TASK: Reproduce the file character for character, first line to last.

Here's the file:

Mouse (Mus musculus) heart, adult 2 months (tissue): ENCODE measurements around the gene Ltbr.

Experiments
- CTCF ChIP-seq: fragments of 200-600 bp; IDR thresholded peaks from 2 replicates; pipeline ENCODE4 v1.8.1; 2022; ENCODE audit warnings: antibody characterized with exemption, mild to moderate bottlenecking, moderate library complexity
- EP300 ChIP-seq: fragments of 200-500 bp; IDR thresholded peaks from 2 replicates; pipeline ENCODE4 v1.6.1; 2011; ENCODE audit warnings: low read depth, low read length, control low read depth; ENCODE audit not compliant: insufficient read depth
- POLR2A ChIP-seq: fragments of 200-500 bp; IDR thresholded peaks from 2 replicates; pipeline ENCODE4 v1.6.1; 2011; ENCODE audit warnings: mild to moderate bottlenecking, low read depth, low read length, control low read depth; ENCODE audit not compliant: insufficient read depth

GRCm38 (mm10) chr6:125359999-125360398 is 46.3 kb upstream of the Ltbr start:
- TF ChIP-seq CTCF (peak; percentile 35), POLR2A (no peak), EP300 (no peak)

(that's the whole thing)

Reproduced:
Mouse (Mus musculus) heart, adult 2 months (tissue): ENCODE measurements around the gene Ltbr.

Experiments
- CTCF ChIP-seq: fragments of 200-600 bp; IDR thresholded peaks from 2 replicates; pipeline ENCODE4 v1.8.1; 2022; ENCODE audit warnings: antibody characterized with exemption, mild to moderate bottlenecking, moderate library complexity
- EP300 ChIP-seq: fragments of 200-500 bp; IDR thresholded peaks from 2 replicates; pipeline ENCODE4 v1.6.1; 2011; ENCODE audit warnings: low read depth, low read length, control low read depth; ENCODE audit not compliant: insufficient read depth
- POLR2A ChIP-seq: fragments of 200-500 bp; IDR thresholded peaks from 2 replicates; pipeline ENCODE4 v1.6.1; 2011; ENCODE audit warnings: mild to moderate bottlenecking, low read depth, low read length, control low read depth; ENCODE audit not compliant: insufficient read depth

GRCm38 (mm10) chr6:125359999-125360398 is 46.3 kb upstream of the Ltbr start:
- TF ChIP-seq CTCF (peak; percentile 35), POLR2A (no peak), EP300 (no peak)